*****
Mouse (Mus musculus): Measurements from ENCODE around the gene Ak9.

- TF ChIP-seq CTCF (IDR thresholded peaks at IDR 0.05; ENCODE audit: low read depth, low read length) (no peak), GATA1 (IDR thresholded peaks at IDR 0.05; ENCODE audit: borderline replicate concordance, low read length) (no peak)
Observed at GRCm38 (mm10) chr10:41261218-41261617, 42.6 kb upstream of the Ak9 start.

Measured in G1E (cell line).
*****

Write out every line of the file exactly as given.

Mouse (Mus musculus): Measurements from ENCODE around the gene Ak9.

- TF ChIP-seq CTCF (IDR thresholded peaks at IDR 0.05; ENCODE audit: low read depth, low read length) (no peak), GATA1 (IDR thresholded peaks at IDR 0.05; ENCODE audit: borderline replicate concordance, low read length) (no peak)
Observed at GRCm38 (mm10) chr10:41261218-41261617, 42.6 kb upstream of the Ak9 start.

Measured in G1E (cell line).